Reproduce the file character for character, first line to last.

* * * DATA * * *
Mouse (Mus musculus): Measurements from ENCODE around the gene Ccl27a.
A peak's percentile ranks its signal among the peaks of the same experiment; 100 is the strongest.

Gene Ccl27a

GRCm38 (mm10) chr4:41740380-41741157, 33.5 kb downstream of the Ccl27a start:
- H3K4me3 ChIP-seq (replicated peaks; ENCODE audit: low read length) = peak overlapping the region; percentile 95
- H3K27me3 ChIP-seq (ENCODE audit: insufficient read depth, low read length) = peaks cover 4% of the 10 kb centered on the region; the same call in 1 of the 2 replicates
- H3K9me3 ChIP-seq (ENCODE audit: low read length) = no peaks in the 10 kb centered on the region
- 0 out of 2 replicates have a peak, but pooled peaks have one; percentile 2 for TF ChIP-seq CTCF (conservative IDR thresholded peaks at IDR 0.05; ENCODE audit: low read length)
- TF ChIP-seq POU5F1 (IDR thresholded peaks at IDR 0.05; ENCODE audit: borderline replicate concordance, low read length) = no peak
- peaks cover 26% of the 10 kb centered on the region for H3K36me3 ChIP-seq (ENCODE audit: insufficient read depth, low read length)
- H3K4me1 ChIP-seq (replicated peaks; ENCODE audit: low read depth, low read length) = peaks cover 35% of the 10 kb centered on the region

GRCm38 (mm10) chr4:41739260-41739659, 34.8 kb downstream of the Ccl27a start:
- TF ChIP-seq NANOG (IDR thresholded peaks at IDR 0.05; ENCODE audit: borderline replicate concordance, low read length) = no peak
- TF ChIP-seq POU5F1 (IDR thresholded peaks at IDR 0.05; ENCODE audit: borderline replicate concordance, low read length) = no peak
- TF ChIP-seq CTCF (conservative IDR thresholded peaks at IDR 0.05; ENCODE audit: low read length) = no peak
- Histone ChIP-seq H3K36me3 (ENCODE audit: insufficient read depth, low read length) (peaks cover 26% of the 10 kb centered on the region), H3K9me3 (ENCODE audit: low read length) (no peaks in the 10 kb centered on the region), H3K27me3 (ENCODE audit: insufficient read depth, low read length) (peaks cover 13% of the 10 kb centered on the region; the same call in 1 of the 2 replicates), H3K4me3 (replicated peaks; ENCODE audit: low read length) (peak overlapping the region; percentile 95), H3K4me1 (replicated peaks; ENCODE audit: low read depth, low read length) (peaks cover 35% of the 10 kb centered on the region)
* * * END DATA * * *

Mouse (Mus musculus): Measurements from ENCODE around the gene Ccl27a.
A peak's percentile ranks its signal among the peaks of the same experiment; 100 is the strongest.

Gene Ccl27a

GRCm38 (mm10) chr4:41740380-41741157, 33.5 kb downstream of the Ccl27a start:
- H3K4me3 ChIP-seq (replicated peaks; ENCODE audit: low read length) = peak overlapping the region; percentile 95
- H3K27me3 ChIP-seq (ENCODE audit: insufficient read depth, low read length) = peaks cover 4% of the 10 kb centered on the region; the same call in 1 of the 2 replicates
- H3K9me3 ChIP-seq (ENCODE audit: low read length) = no peaks in the 10 kb centered on the region
- 0 out of 2 replicates have a peak, but pooled peaks have one; percentile 2 for TF ChIP-seq CTCF (conservative IDR thresholded peaks at IDR 0.05; ENCODE audit: low read length)
- TF ChIP-seq POU5F1 (IDR thresholded peaks at IDR 0.05; ENCODE audit: borderline replicate concordance, low read length) = no peak
- peaks cover 26% of the 10 kb centered on the region for H3K36me3 ChIP-seq (ENCODE audit: insufficient read depth, low read length)
- H3K4me1 ChIP-seq (replicated peaks; ENCODE audit: low read depth, low read length) = peaks cover 35% of the 10 kb centered on the region

GRCm38 (mm10) chr4:41739260-41739659, 34.8 kb downstream of the Ccl27a start:
- TF ChIP-seq NANOG (IDR thresholded peaks at IDR 0.05; ENCODE audit: borderline replicate concordance, low read length) = no peak
- TF ChIP-seq POU5F1 (IDR thresholded peaks at IDR 0.05; ENCODE audit: borderline replicate concordance, low read length) = no peak
- TF ChIP-seq CTCF (conservative IDR thresholded peaks at IDR 0.05; ENCODE audit: low read length) = no peak
- Histone ChIP-seq H3K36me3 (ENCODE audit: insufficient read depth, low read length) (peaks cover 26% of the 10 kb centered on the region), H3K9me3 (ENCODE audit: low read length) (no peaks in the 10 kb centered on the region), H3K27me3 (ENCODE audit: insufficient read depth, low read length) (peaks cover 13% of the 10 kb centered on the region; the same call in 1 of the 2 replicates), H3K4me3 (replicated peaks; ENCODE audit: low read length) (peak overlapping the region; percentile 95), H3K4me1 (replicated peaks; ENCODE audit: low read depth, low read length) (peaks cover 35% of the 10 kb centered on the region)